The International Network of Museums for Peace recently put out their latest newsletter about Waging Peace Exhibition at War Remnants Museum in Ho Chi Minh City, Vietnam. 

Inauguration of Memorial Hall at Yi Jun Peace Museum in The Hague. In the past few years, the hall has been renovated and made suitable for museum purposes, thanks to the generosity of the government of the Republic of Korea. The government further commissioned the Independence Hall, the large national museum in Korea, to produce an exhibition for permanent display in the new space. Click here to read more!

Every year since its opening in 2005, the Nobel Peace Center in Oslo celebrates the new Peace Prize laureate with its own exhibition. Ban the Bomb is the title given to the exhibition celebrating the award of the 2017 Nobel Peace Prize to the International Campaign to Abolish Nuclear Weapons. Click here to read more!

The Maruki Gallery for the Hiroshima Panels in Higashimatsuyama, Saitama Prefecture, Japan, houses the world’s most important art works depicting the horrors of the atomic bombings of Hiroshima and Nagasaki. The gallery was founded in 1967 by Iri and Toshi Maruki to display the large paintings they made following their eyewitness account shortly after the destruction of both cities. Read more.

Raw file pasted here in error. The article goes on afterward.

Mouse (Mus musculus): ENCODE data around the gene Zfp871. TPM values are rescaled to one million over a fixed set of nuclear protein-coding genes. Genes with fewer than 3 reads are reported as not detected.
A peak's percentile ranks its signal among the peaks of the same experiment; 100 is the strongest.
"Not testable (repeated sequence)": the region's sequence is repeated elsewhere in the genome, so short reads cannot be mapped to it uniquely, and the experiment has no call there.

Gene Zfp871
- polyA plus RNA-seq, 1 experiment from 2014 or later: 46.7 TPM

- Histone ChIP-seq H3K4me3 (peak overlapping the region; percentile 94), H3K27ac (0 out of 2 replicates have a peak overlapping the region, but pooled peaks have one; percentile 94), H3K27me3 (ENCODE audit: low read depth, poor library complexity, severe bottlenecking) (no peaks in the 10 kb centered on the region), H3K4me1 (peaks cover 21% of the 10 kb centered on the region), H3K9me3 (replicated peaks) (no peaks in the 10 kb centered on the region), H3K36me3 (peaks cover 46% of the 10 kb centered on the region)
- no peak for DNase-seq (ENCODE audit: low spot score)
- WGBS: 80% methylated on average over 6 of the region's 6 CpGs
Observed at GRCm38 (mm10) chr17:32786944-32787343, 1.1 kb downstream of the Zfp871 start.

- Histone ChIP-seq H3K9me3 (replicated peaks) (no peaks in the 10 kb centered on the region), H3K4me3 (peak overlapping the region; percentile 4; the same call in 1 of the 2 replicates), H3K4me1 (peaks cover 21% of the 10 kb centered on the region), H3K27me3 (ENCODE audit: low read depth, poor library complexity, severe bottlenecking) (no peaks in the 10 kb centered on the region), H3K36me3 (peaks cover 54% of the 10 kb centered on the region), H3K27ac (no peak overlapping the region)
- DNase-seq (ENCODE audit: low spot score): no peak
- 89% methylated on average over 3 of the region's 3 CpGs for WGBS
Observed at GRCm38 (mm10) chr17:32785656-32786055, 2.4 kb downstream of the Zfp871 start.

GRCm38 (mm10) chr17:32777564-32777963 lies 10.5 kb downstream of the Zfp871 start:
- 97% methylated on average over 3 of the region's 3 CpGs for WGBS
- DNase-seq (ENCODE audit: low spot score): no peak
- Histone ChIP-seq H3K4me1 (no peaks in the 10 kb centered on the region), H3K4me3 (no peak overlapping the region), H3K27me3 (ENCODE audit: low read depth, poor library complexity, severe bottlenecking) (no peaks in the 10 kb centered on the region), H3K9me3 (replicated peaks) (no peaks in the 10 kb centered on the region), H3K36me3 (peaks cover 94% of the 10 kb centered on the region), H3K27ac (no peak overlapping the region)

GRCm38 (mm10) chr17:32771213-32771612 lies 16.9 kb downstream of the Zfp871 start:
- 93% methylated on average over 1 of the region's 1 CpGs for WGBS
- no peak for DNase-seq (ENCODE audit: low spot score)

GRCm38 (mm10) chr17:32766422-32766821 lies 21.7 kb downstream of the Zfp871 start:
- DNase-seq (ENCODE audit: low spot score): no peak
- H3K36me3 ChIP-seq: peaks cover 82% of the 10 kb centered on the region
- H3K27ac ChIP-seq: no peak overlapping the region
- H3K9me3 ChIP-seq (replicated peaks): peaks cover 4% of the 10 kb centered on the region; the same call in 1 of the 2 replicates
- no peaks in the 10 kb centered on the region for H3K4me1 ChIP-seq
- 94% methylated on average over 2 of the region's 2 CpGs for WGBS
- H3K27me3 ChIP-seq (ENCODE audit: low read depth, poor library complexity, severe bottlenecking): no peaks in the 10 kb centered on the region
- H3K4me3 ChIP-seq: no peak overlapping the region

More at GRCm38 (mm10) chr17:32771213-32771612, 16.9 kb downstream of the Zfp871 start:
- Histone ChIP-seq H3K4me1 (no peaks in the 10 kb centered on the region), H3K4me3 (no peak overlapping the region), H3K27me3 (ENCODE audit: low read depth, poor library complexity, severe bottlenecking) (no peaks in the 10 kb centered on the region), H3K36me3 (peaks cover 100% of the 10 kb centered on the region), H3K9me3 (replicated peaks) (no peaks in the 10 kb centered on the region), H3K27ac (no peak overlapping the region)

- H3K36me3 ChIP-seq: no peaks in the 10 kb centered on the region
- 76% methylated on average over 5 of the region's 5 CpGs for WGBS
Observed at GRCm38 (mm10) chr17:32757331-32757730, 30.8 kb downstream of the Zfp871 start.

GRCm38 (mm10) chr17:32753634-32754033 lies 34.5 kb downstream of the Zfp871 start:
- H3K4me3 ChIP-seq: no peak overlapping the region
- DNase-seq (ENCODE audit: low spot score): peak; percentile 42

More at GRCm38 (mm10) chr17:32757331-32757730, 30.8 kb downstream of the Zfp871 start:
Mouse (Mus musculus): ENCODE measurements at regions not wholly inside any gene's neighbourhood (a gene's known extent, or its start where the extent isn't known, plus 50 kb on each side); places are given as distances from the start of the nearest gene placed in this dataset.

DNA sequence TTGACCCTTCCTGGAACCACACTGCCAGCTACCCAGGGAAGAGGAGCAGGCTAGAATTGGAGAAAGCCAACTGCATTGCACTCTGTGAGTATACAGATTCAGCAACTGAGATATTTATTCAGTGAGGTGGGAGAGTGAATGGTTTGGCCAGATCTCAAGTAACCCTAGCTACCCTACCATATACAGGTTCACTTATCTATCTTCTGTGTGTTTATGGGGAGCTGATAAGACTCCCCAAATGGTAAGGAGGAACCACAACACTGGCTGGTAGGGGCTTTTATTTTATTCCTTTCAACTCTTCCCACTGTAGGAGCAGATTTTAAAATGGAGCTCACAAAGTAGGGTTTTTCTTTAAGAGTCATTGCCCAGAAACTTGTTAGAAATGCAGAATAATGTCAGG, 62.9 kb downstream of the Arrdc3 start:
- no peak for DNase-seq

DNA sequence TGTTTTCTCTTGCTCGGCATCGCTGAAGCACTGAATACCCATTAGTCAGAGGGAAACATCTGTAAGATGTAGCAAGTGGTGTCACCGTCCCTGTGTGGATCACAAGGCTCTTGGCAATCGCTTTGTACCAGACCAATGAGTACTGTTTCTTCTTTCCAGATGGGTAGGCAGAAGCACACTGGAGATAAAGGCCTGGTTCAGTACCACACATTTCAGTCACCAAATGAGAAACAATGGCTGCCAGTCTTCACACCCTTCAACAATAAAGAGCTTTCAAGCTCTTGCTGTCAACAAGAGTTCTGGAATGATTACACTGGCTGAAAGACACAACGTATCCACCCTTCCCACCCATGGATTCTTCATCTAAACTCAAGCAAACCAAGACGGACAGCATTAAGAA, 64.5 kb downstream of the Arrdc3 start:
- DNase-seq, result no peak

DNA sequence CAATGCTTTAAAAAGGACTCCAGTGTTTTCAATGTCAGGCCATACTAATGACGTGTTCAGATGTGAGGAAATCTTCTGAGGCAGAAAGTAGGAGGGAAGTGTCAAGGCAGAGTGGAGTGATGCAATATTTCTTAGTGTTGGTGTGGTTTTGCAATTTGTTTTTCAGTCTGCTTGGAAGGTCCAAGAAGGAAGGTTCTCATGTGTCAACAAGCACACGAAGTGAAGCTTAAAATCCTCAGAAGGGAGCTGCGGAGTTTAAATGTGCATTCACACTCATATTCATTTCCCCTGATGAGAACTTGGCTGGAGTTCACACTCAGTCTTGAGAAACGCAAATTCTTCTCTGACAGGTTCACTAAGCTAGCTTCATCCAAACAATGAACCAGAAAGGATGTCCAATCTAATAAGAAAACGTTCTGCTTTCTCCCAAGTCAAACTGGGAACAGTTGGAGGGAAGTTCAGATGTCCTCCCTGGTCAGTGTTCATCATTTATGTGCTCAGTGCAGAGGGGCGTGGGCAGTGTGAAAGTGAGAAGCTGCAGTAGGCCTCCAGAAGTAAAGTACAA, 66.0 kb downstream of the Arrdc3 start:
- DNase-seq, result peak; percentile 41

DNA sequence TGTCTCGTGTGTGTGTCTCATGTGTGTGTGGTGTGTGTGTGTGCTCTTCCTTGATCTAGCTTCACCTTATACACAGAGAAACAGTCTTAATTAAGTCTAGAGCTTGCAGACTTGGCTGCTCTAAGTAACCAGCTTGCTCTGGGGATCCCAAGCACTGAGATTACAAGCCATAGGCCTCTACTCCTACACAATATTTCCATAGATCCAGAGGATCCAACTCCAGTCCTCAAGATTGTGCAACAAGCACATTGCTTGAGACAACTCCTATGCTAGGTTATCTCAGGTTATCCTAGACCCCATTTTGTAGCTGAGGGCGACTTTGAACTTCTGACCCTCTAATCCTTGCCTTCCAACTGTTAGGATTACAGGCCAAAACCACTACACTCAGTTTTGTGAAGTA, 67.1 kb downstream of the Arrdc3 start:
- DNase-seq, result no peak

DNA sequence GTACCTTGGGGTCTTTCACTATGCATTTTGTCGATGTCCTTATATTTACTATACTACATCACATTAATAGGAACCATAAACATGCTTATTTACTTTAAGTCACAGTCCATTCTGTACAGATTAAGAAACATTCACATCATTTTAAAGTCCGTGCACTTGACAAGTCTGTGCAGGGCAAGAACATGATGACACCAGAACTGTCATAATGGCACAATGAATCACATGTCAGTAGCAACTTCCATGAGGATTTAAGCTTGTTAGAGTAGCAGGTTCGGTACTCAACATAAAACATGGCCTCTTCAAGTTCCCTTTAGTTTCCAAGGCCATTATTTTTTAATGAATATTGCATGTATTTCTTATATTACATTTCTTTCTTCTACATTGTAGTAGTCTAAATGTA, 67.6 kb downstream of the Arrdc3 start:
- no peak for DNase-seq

The 9th INMP conference was successfully held in Belfast, Northern Ireland, 10th – 13th April with the participation of some 140 presenters and delegates from 22 countries from around the world. Click here to read on!

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March 2017

A Short History of the International Network of Museums for Peace (INMP) on its 25th Anniversary (1992- 2017) – Also a Tribute to its Benefactors, Donors, Sponsors, and Volunteers. Click here to read the newsletter!

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The National Museum of African American History & Culture opened its doors in the American capital in September. Constructed on the popular National Mall, the museum is the latest addition to the Smithsonian, the world’s largest museum complex. The museum’s authorisation in 2003 followed a determined campaign, lasting fifteen years, by Congressman John Lewis, a veteran of the civil rights movement of the 1960s. Click here to keep reading!

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Cambodia is a remarkable story of resilience, surviving nearly three decades of conflict including civil war, genocide, occupation by foreign forces, and a legacy of landmines that continue to plague the country. Violence is only one part of the story. Cambodia is home to many peacebuilding initiatives and peacebuilders who have contributed to the current stability and relative peace. Click here to keep reading!